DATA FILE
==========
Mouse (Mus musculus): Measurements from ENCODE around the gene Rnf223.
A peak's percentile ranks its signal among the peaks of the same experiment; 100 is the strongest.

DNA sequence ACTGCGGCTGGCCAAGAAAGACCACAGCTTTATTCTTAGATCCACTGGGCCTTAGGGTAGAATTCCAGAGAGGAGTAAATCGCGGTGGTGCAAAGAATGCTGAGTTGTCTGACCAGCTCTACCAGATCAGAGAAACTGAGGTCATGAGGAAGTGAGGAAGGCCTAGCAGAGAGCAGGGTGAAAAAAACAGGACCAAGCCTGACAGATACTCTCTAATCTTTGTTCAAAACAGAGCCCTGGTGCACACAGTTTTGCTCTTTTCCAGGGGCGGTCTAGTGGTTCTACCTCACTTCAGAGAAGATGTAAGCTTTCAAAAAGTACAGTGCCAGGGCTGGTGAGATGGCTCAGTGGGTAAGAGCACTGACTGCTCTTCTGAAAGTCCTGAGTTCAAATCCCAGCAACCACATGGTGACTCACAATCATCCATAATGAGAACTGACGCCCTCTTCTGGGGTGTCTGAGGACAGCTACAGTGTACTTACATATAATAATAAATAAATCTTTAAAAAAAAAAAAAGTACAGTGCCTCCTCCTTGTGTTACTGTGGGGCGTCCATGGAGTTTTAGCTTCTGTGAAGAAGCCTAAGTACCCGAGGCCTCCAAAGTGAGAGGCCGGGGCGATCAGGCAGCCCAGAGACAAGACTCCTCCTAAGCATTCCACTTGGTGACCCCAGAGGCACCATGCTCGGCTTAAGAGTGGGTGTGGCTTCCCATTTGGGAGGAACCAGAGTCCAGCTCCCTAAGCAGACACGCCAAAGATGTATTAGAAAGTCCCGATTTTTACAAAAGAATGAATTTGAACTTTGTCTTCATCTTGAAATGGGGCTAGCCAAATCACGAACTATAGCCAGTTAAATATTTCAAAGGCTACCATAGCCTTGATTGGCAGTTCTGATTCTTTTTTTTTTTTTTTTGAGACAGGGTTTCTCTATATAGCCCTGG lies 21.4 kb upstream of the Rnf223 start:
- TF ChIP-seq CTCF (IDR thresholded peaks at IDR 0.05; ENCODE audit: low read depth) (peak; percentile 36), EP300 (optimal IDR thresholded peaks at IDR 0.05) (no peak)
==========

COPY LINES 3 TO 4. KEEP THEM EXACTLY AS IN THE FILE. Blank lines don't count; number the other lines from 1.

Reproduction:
DNA sequence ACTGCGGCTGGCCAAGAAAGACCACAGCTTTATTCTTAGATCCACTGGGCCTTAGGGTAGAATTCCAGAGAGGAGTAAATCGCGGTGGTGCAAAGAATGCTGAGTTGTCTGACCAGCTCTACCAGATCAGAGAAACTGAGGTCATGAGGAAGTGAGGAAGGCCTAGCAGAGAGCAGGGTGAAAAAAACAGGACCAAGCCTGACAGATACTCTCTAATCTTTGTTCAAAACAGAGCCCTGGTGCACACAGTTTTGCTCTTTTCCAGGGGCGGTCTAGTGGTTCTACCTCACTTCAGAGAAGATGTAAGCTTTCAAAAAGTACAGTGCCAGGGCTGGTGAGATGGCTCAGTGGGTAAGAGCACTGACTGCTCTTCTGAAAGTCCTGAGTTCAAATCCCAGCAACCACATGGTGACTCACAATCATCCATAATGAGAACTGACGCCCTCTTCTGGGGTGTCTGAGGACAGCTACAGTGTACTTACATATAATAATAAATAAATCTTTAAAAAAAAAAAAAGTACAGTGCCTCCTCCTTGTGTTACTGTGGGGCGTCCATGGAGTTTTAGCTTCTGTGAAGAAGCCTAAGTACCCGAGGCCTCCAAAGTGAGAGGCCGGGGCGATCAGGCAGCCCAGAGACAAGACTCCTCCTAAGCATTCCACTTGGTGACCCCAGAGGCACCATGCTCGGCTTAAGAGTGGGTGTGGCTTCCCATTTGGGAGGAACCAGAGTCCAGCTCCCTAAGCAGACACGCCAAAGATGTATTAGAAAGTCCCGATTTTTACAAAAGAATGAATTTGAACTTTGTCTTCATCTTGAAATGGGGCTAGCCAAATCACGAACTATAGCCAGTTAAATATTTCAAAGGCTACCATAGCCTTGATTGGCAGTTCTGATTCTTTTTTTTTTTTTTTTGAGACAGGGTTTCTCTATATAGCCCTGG lies 21.4 kb upstream of the Rnf223 start:
- TF ChIP-seq CTCF (IDR thresholded peaks at IDR 0.05; ENCODE audit: low read depth) (peak; percentile 36), EP300 (optimal IDR thresholded peaks at IDR 0.05) (no peak)